By Stanley White
TOKYO (Reuters) - Japan's core machinery orders tumbled in April by the most in two years, partly due to earthquakes in a southern manufacturing hub but raising the risk that business investment will remain weak for most of the year.
The 11.0 percent month-on-month fall in core orders was much deeper than the median estimate for a 2.3 percent decline in a Reuters poll of analysts.
It also marked the biggest decline since May 2014. In March, core orders rose 5.5 percent.
Any further delays in capital expenditure raise pressure on Prime Minister Shinzo Abe's government, which will announce more economic stimulus measures this autumn in an attempt to recharge a largely disappointing economic campaign.
"This is a result of the Kumamoto earthquakes, but China's economic slowdown is also having a negative impact," said Daiju Aoki, economist at UBS Securities.
"Capex fell in the first quarter. The second quarter looks weak and this could extend into the third quarter. This will affect the size of government stimulus and monetary easing."
On April 14 the first of several strong earthquakes struck Kumamoto Prefecture in southern Japan, damaging houses, causing landslides and halting production at electronics and car parts factories.
Many companies were able to quickly resume production, but the April machinery orders data suggests the damage to business investment was deeper than expected, Aoki at UBS said.
Compared to the previous month, orders from manufacturers fell 13.3 percent, while orders from the services sector fell 3.9 percent, the data showed.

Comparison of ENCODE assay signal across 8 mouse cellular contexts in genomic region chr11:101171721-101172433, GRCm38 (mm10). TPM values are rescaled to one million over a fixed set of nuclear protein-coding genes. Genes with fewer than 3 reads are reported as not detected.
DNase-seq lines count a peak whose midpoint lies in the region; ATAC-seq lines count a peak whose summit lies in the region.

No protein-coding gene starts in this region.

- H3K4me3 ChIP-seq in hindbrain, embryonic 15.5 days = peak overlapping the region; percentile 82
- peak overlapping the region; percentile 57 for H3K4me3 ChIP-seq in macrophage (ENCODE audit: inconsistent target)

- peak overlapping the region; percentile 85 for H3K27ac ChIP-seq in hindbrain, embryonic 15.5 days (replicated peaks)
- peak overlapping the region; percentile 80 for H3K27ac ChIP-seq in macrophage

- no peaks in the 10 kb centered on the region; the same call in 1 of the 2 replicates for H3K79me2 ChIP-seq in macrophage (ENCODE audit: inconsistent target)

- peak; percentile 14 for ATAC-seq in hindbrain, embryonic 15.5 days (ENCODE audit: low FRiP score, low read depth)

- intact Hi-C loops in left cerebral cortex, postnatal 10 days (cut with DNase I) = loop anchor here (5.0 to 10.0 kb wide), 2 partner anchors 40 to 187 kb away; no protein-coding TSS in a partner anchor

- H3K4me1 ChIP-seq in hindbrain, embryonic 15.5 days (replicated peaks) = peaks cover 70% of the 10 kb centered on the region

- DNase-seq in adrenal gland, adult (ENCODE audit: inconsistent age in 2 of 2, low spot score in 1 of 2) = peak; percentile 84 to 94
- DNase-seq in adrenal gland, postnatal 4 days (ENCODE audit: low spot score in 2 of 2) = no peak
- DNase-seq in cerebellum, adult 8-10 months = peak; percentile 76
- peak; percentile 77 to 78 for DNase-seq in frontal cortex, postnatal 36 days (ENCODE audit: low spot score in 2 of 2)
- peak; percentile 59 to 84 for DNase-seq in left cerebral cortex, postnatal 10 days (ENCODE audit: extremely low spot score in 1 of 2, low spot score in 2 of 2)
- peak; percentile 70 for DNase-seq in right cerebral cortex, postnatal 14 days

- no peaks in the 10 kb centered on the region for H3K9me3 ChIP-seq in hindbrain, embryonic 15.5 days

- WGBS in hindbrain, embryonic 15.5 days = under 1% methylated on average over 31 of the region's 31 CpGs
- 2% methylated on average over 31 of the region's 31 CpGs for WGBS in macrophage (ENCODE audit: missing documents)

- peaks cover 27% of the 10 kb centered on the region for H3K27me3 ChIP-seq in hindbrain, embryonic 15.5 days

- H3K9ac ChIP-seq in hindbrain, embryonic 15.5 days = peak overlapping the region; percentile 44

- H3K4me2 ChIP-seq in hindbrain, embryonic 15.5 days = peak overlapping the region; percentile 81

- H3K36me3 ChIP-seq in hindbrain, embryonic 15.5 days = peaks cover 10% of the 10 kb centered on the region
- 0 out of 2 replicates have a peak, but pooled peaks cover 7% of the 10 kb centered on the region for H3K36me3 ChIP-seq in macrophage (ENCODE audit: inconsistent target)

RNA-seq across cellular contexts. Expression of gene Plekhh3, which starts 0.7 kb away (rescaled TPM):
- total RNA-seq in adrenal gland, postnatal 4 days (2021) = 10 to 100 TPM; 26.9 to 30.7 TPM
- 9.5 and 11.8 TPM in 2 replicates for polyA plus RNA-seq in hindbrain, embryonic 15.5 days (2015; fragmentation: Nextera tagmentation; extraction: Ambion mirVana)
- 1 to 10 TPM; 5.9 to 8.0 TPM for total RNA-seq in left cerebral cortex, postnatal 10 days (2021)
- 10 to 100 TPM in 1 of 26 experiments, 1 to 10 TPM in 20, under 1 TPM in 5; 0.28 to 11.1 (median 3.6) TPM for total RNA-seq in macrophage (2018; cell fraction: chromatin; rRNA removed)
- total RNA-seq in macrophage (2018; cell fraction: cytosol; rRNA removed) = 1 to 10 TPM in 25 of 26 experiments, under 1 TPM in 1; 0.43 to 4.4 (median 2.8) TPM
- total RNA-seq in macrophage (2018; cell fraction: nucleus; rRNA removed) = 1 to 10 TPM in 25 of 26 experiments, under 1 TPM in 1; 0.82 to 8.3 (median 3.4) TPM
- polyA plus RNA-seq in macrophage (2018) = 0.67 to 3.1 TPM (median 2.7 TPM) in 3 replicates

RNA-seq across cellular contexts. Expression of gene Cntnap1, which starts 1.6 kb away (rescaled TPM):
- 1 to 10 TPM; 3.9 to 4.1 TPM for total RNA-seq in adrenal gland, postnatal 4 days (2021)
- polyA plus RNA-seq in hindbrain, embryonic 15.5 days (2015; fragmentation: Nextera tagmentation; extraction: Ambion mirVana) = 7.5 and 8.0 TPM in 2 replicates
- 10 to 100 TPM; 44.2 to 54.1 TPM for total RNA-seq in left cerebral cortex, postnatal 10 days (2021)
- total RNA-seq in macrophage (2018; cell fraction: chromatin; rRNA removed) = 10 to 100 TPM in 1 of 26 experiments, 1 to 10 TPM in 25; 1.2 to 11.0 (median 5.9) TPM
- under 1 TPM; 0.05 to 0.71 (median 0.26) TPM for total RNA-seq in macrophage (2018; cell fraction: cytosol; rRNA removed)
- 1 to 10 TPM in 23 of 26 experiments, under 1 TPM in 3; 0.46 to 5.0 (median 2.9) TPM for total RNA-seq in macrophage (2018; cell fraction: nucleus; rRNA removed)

Compared with a year earlier, core orders, a highly volatile data series regarded as a leading indicator of capital spending, fell 8.2 percent in April, more than a median estimate for a 2.3 percent annual fall. Policymakers were counting on an increase in capital expenditure to fuel gains in productivity, create new jobs and increase wages, but hopes have gradually faded as data has shown that corporate profit growth has peaked.
"Earnings have been falling from last year, which is leading companies to but the breaks on their investment plans," said Hiroshi Miyazaki, senior economist at Mitsubishi UFJ Morgan Stanley Securities.
"If the government's stimulus policies contribute to improving the economic outlook, this could get companies investing again."
Since taking office in late 2012, Abe's government has offered tax breaks to encourage capital expenditure and lobbied Japanese companies directly to boost spending.
Japanese companies investment needs are high because the country's capital stock is ageing. Funding costs are also low due to ultra-easy monetary policy.
Still, it has been difficult to maintain capital expenditure gains due to worries about a rising yen and a shrinking domestic market, economists say.
(Editing by Eric Meijer and Kim Coghill)